On (the now shattered) Malian Democracy

Update:

Mutineers in Mali have appeared on national television to announce the overthrow of the “incompetent” government of President Amadou Toumani Toure. More on this here.

Also, I must hand it to Jay Ulfelder over at dart-throwing chimp for nailing it on Mali’s coup risk in 2012.

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What started as a mutiny in Mali on Tuesday night appears to have degenerated into a coup. Mali was due to hold elections on April 29th 2012. Since (re)democratization in the early 1990s Mali has routinely been cited as a case of democratic consolidation despite seemingly insurmountable odds (poor HDI scores, etc.). The current developments, however, raise serious questions with regard to whether the Malian political and military elite have wholly bought into the idea of settling their battles for power and influence at the ballot.

Furthermore, existing evidence (see below, part of an ongoing research project) paint a picture not of consolidation but of a cycling of over-sized coalitions that are prone to executive control and manipulation. The non-existence of stable elite coalitions (as appears to be the case in the stylized comparative case of Ghana) is a recipe for elite political instability as we are currently witnessing.

Oversize coalitions in government under electoral democracy are not a sufficient condition for elite political instability, but they are definitely a sign that things might not be right.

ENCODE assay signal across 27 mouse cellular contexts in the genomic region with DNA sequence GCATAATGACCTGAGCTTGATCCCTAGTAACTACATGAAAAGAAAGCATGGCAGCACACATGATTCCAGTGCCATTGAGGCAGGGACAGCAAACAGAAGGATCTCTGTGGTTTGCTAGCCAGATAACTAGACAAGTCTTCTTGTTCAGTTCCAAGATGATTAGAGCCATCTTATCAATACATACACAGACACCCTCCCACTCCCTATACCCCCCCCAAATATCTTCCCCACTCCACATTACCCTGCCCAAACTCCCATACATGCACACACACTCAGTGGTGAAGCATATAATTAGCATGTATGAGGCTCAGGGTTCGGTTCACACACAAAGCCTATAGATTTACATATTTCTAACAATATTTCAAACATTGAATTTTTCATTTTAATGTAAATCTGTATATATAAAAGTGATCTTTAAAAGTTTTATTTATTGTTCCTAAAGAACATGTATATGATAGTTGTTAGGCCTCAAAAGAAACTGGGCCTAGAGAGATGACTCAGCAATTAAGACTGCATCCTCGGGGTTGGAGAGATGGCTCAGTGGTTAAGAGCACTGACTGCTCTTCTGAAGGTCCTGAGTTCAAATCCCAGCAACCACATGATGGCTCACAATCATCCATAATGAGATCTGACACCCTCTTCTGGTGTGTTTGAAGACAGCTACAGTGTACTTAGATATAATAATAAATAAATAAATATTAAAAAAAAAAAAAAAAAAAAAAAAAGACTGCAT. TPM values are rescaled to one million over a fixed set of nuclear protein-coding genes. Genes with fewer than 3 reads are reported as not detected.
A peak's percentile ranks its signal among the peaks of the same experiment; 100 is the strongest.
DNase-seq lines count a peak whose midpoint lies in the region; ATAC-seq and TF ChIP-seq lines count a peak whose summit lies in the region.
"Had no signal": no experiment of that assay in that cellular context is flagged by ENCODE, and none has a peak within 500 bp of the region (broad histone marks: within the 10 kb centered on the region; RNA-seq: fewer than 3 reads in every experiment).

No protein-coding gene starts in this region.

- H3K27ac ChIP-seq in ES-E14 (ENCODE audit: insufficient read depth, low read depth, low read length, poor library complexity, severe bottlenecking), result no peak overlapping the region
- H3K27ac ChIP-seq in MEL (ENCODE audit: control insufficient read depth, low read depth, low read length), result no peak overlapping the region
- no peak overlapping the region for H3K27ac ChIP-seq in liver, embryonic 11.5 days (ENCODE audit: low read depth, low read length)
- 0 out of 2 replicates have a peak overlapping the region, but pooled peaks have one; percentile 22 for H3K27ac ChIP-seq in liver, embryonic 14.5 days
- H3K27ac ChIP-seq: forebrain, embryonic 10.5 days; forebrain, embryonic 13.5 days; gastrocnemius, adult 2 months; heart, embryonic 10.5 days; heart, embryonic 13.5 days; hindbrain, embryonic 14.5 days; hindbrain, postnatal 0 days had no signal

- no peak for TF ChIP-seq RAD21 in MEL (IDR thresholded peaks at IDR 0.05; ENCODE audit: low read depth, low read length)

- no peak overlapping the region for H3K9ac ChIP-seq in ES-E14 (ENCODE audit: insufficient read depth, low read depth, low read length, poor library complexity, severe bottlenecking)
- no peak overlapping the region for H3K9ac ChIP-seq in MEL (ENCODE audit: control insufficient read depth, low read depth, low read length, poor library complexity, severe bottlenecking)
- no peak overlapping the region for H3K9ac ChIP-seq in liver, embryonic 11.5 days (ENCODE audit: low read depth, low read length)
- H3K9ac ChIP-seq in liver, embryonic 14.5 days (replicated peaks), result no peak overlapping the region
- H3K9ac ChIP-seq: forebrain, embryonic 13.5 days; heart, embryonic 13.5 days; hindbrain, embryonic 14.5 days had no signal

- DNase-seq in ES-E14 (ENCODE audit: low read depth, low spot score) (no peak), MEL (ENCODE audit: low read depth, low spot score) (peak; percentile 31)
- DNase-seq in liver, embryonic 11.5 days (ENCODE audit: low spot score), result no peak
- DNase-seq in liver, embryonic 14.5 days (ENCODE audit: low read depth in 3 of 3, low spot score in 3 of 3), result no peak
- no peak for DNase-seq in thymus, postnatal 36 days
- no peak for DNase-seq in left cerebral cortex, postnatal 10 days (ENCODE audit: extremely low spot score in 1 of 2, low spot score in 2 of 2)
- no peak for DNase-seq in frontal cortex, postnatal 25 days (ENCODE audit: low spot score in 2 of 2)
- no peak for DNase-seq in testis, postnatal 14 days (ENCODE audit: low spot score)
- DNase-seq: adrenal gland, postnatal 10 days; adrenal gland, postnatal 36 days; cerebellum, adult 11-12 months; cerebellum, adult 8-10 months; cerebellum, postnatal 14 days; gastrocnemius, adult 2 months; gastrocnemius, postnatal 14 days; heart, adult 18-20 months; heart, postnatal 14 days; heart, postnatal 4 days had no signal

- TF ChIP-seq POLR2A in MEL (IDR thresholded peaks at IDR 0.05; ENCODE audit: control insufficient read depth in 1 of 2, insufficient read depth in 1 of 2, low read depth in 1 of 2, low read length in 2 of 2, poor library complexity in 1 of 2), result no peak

The idea here is that stable coalitions create room for self-enforcing arrangements among elites by raising actors’ audience costs. A regular cycling of over-size coalitions flies in the face of all of this – resulting in near-permanent first mover advantage and incentives for those left out to use extra-constitutional means to gain power.

The proximate cause of the mutiny and eventual (attempted) coup in Mali might have been a confluence of weak state coercive capacity and the resurgence of the Tuareg rebellion in the north of the country (fueled by weapons from Libya); but one cannot rule out the significance of the enabling structural conditions.

This is a data point on coups in Africa that I rather did not have.

property rights and economic development in africa

Forget (almost) everything else. The trouble with African economies is simply and squarely the lack of property rights protection. It still beats me why the African political elite have failed at instituting even intra-elite property rights protection. The fact that the African political elite – who also happen to be the wealthiest people on the Continent – cannot invest in their own countries has resulted in massive capital flight. The quote below says it all.

Speaking at the New Partnership for African Development (NEPAD) meeting in Abuja, Nigeria, in December 2003, the former British secretary of state for international development, Lynda Chalker, noted that 40 percent of the wealth created in Africa is invested outside the continent.

And this is only what gets counted. Although obviously the upper bound, recent revelations of Mubarak’s wealth (between 20 -70 billion) may be an indication of the amount of personal wealth stashed overseas by long time autocrats like oil-rich Angola’s Edwardo do Santos, Equatorial Guinea’s Obiang’ and Sudan’s Bashir, among others.

The contrast is that:

In corrupt societies in Asia, such as Indonesia, Bangladesh and Pakistan the citizens still prosper because the corrupt elite keep their money at home. They invest in new mobile phone network, build private hospitals and tourist hotels (here).

In short, elite political instability and distrust in Africa is one of the key reasons why the region remains poorer than any other in the world.